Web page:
Protecting protest

Woman is arrested during a protest in Russia

As Russia launched its attack on Ukraine, people around the world took to the streets to protest the blatant act of aggression. Courageously, thousands matched in cities across Russia and Belarus, risking their freedom to show solidarity with Ukraine. 

Since 24th February, more than 15,000 people have been detained in Russia for participating in peaceful protests. The police used brutal force to disperse gatherings, and those who were arrested faced ill-treatment and abuse, while in custody. There are dozens of cases of police beating up protestors and the authorities have made it clear that those participating in protests will face consequences. 

On 4th March, Russia introduced changes to the Russian Criminal Code and the Code of Administrative Offences, outlawing “public actions aimed at discrediting” the Russian Armed Forces. Public calls to stop the conflict, or even refer to it as “war” can lead to fines of up to 50,000 rubels. Those who break the law repeatedly and are tried for the same charge within one year, face up to three years in prison. Since the introduction of the law, there have been at least 60 administrative cases launched against anti-war protestors. 

The heavy-handed treatment of peaceful protestors has long been a part of the Russian playbook. In 2019, ARTICLE 19 called for the dropping of the charges against individuals accused for ‘breaching’ Russia’s Protest Law, following protests against the decision to block several independent candidates from standing in municipal elections. In 2021, mass protests erupted in support of the opposition leader Alexei Navalny, as he was arrested following his return to Russia. More than a 100 people faced criminal charges and one was sentenced to 10 months imprisonment for allegedly blocking traffic during a protest in Moscow.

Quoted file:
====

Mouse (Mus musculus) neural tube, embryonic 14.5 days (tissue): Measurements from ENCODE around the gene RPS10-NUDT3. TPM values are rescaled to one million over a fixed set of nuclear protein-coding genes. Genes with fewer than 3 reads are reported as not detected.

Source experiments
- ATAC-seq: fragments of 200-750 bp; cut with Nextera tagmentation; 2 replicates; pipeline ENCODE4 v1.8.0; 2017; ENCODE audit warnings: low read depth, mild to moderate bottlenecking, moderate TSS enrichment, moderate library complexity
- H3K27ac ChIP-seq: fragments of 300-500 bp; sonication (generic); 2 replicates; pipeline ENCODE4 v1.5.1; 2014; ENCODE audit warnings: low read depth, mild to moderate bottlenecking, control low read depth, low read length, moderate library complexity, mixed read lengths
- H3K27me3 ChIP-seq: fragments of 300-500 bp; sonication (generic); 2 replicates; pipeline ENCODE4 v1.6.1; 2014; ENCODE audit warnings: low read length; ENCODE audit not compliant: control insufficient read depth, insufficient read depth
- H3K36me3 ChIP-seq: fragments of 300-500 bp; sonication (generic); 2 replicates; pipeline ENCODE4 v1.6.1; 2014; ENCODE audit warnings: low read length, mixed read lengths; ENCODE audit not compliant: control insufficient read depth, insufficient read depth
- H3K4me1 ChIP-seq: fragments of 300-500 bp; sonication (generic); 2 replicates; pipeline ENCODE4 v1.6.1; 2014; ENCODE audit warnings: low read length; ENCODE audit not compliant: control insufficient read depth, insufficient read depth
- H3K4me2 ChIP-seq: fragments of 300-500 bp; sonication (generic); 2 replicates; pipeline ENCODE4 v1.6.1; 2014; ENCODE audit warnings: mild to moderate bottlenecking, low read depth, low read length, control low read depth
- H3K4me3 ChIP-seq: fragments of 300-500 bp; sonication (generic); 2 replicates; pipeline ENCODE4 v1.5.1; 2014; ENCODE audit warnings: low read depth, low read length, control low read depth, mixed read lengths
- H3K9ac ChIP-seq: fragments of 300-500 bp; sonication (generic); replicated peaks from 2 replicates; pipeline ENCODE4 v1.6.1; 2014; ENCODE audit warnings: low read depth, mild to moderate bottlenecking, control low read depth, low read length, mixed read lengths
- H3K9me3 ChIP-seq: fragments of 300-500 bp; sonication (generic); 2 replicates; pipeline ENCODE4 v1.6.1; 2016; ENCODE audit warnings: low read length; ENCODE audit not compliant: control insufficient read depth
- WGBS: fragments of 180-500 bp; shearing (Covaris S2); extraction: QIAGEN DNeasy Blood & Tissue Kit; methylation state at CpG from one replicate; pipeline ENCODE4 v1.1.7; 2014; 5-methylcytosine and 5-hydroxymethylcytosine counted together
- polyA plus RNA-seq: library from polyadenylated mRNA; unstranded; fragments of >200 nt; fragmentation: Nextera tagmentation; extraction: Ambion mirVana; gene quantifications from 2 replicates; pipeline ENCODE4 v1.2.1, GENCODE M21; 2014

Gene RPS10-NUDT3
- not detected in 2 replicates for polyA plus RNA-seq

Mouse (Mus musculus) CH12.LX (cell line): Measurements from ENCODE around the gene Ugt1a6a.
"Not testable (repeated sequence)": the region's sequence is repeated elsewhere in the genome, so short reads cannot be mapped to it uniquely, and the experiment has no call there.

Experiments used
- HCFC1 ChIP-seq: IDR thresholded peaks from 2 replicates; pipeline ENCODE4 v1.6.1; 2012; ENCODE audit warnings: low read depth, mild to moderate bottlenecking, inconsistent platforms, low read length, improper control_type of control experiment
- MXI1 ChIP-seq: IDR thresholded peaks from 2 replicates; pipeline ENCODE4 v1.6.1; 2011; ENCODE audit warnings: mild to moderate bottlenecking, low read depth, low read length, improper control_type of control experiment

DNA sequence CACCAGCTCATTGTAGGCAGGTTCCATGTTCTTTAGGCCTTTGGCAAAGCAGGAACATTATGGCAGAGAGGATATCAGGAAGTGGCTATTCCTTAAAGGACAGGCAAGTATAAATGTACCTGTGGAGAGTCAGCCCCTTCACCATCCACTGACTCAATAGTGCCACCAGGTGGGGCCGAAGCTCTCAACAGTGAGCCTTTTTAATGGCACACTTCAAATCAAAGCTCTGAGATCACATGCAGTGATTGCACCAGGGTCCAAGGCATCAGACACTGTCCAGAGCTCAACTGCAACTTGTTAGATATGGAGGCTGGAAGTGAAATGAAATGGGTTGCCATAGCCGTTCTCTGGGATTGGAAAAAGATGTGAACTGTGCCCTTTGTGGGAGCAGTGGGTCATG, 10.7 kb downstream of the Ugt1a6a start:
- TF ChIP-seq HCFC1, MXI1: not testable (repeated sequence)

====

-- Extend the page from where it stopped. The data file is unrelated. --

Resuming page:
Now, even demonstrating support for Ukraine online can lead to drastic consequences. People have lost their jobs for signing online petitions, or were forced to flee the country because of opinions they shared on social media. 

Protests in Belarus have been met with a similar response. On 27th February, more than 800 Belarusians were arrested while protesting the war in Ukraine. Since 2020, when thousands of Belarusians took to the streets to protest the rigged re-election of president Alexander Lukashenko, more than 35,000 people were arrested and many still remain behind bars. The use of force and torture to silence dissent and crackdown on anti-government sentiments led to thousands of people feeling Belarus. 

The right to protest and assembly is tightly connected to the right to freedom of expression. It’s central to the functioning of an open society, where individuals can express opinions, participate in public life and affect change. The persecution and intimidation of protestors in Russia and Belarus needs to be monitored closely and vehemently opposed – authoritarianism can only be stopped through support of those on the ground, who risk their lives and continue to bravely speak out for truth and justice.